“I don’t…” Georgietta threw her hands in the air. She then pointed her right thumb to her chest. “I completely understand the whole situation. That onyx is going to shock them from the beginning. That black body that black face made by a mind that doesn’t care about color will certainly be a contender amongst the array of other competitors. I understand that. There’s a judge that could’ve ruined your career, but didn’t, I understand that. And I also understand that you are Upton ‘Uppity’ Colmes. You chart new territories with your art.”
“‘Uppity,’” he laughed, “I haven’t heard that since college. Those days seem so far away. But, yes. I’d look a white man in the eye and demand my respect. Even up here where it’s expected that white folks are not as oppressive as Southerners, I’d look at a white police officer with the same level eye as any other man. If that makes me ‘uppity’ then I’m alright with that. But that’s what I’d tell them white boys. I’d say, ‘I’m one of those uppity Negroes.’ Maybe that’s why I got my work smashed to bits. I’ve got too much backbone. So, they’ll do anything to destroy what’ve worked for this whole time. It’s like I’ve never been able to fully grasp how these servile colored folks can go around saying I’ll never make it to the Olympics or that the white people will say that I should stay in my place.”
“But you don’t have to worry about any of that.”
Colmes cocks his head at his wife.
“You see, I know that it is a work that is too good for this world. That’s why they want to denigrate or even destroy it. But if they’re anything like me, I know that greatness can survive in this world. That greatness has and must survive. From the ancient artifacts to those small but gleaming buildings down the street, greatness, the capacity to translate thought into concrete form has sustained the human race. There’s nothing to worry about.”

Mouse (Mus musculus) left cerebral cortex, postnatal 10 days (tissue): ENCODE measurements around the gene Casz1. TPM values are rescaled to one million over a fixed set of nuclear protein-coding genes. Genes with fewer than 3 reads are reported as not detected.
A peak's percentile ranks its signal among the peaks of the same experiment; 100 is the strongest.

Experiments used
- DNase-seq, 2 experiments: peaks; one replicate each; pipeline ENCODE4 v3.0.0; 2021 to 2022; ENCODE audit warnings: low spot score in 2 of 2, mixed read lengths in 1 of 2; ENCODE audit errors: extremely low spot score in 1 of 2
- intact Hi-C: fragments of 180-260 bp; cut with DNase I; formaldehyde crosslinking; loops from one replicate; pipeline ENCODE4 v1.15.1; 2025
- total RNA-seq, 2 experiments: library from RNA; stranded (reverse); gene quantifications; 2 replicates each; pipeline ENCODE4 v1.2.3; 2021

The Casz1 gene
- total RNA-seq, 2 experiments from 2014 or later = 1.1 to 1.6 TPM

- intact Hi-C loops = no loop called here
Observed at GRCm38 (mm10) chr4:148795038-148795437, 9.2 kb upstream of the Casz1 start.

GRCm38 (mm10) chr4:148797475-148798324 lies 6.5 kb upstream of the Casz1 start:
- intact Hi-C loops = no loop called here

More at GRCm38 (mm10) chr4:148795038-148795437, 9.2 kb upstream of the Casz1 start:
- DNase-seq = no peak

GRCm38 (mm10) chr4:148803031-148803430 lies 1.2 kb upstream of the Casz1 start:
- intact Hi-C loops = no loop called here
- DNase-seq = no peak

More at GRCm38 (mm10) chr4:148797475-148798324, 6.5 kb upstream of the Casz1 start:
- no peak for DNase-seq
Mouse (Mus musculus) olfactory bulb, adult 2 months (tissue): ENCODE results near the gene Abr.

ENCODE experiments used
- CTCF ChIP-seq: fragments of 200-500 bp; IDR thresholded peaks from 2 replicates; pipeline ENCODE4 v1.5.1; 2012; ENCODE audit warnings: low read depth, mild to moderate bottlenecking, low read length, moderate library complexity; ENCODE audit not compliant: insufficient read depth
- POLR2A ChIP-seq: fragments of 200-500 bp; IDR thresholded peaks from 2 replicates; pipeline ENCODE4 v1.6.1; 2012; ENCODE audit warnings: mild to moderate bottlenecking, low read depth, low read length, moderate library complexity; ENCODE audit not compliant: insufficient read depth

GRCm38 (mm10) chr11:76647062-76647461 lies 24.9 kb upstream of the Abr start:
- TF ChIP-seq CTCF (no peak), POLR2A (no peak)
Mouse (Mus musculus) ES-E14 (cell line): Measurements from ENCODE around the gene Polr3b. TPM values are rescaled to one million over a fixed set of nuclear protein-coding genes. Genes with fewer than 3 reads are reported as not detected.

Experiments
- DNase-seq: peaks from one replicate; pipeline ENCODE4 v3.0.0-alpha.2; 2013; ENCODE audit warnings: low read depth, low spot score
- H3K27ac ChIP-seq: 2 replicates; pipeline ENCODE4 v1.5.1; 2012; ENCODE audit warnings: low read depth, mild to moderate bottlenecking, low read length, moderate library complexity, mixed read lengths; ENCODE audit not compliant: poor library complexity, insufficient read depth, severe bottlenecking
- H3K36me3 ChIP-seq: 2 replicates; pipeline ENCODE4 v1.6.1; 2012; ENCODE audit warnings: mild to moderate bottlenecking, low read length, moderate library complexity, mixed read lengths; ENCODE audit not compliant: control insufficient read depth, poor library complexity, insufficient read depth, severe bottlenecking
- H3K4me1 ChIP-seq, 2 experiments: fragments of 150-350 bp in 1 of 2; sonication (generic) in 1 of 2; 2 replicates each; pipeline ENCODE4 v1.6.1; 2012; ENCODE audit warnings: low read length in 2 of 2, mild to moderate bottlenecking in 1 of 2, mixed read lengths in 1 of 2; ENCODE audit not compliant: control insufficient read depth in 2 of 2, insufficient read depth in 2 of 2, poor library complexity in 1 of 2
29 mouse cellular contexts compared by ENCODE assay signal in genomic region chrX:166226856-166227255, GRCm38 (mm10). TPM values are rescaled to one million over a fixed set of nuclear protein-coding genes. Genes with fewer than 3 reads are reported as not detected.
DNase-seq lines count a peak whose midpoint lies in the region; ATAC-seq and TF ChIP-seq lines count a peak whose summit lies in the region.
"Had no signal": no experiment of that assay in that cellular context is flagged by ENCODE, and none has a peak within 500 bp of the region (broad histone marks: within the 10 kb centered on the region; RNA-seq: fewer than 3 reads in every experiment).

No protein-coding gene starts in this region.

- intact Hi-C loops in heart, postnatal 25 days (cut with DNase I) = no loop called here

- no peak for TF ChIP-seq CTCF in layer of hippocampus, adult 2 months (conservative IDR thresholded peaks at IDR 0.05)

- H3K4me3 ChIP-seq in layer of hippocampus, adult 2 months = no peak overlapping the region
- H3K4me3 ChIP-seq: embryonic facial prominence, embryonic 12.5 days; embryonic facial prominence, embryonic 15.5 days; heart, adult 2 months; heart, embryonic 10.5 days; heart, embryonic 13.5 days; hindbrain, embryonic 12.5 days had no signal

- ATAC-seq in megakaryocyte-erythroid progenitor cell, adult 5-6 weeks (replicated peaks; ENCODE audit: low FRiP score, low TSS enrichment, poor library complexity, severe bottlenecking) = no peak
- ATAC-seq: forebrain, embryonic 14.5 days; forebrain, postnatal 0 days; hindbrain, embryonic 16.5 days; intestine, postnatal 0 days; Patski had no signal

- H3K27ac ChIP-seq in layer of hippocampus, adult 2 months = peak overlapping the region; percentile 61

Colmes sat erect at the table. He never slouched, even in his moments of doubt and a brief bout with anxiety. He held onto the fact that he must exhibit his work. Colmes extracted a pen and pad and began to sketch. The figure was the exact figure of the sculpture downstairs. The lines looked true and bold and penetrating. He drew furiously with the intent to dazzle himself and possibly his wife.
“What’s that,” Georgietta said.
“That's the sculpture with gold medal around it.”
“All of that is thinking positive.”
“I just want to be able to make art and not have to worry about the color of my skin being a factor, or the color of the sculpture being a deciding factor in my work. I just want it to breathe and be its own. To hell with things that don’t mean anything substantial like skin color. The amount of effort that I exert when fashioning these pieces ought to be the beginning. Whether I make a work that can stand up to my own sense of taste is something different altogether. But I’m doing it. I don’t care about what those judges have to say.”
“That’s what I like to hear,” Georgietta said. “What’s the name of the sculpture?”